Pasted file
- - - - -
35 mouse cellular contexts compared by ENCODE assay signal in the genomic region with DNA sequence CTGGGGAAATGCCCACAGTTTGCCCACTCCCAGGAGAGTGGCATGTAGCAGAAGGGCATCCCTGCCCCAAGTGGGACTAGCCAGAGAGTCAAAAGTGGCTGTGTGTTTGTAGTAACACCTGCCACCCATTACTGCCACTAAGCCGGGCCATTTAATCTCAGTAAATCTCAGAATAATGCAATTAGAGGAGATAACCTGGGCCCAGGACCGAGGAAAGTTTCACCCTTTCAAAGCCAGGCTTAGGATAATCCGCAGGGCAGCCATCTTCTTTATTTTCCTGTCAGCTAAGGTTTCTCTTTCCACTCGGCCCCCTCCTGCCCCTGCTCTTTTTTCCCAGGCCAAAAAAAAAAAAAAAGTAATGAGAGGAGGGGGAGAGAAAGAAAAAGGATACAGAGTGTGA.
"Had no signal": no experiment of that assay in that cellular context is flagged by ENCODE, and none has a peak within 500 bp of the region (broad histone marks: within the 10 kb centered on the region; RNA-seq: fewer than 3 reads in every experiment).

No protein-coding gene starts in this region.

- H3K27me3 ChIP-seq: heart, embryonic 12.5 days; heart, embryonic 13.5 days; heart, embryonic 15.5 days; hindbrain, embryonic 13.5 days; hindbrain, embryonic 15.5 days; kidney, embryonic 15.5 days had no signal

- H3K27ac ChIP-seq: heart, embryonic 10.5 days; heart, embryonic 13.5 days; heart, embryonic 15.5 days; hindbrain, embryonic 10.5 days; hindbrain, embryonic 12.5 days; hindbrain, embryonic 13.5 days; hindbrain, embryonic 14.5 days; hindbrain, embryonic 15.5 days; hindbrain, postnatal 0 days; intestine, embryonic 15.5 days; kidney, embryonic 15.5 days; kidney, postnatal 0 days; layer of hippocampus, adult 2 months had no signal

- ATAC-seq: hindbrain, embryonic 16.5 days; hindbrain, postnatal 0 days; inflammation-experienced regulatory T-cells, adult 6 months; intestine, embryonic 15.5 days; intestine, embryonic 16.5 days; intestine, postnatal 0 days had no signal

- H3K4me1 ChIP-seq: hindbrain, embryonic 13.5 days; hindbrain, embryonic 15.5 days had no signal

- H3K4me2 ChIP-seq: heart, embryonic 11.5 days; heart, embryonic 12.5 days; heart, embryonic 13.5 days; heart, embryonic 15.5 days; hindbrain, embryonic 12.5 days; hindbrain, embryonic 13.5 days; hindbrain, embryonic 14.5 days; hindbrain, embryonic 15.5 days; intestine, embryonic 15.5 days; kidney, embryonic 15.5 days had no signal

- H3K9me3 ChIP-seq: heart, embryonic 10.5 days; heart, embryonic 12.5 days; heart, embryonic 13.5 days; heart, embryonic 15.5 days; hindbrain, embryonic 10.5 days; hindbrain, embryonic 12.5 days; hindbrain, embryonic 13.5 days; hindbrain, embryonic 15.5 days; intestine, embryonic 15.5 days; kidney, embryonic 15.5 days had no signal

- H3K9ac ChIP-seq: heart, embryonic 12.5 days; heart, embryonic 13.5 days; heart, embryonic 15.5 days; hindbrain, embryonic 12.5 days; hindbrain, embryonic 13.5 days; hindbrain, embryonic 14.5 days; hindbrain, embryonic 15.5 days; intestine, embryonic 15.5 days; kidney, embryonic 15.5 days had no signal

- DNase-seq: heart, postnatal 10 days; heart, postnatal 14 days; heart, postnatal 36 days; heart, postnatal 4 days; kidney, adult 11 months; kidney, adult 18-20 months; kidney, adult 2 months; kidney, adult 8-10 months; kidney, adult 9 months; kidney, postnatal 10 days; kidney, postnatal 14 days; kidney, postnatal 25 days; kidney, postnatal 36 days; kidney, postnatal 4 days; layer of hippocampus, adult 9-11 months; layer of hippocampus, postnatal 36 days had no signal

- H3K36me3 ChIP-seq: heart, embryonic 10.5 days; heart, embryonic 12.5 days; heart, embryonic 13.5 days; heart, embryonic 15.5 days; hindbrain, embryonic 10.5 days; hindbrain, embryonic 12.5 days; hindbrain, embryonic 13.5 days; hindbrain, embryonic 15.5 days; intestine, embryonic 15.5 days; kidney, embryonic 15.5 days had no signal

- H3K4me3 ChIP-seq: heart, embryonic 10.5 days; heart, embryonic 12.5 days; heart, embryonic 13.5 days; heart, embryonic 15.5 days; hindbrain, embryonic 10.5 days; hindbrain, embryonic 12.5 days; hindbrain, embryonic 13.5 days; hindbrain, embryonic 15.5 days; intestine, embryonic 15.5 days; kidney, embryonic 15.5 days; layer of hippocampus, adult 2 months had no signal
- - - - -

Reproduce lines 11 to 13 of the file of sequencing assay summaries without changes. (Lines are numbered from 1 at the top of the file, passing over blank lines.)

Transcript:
- DNase-seq: heart, postnatal 10 days; heart, postnatal 14 days; heart, postnatal 36 days; heart, postnatal 4 days; kidney, adult 11 months; kidney, adult 18-20 months; kidney, adult 2 months; kidney, adult 8-10 months; kidney, adult 9 months; kidney, postnatal 10 days; kidney, postnatal 14 days; kidney, postnatal 25 days; kidney, postnatal 36 days; kidney, postnatal 4 days; layer of hippocampus, adult 9-11 months; layer of hippocampus, postnatal 36 days had no signal

- H3K36me3 ChIP-seq: heart, embryonic 10.5 days; heart, embryonic 12.5 days; heart, embryonic 13.5 days; heart, embryonic 15.5 days; hindbrain, embryonic 10.5 days; hindbrain, embryonic 12.5 days; hindbrain, embryonic 13.5 days; hindbrain, embryonic 15.5 days; intestine, embryonic 15.5 days; kidney, embryonic 15.5 days had no signal

- H3K4me3 ChIP-seq: heart, embryonic 10.5 days; heart, embryonic 12.5 days; heart, embryonic 13.5 days; heart, embryonic 15.5 days; hindbrain, embryonic 10.5 days; hindbrain, embryonic 12.5 days; hindbrain, embryonic 13.5 days; hindbrain, embryonic 15.5 days; intestine, embryonic 15.5 days; kidney, embryonic 15.5 days; layer of hippocampus, adult 2 months had no signal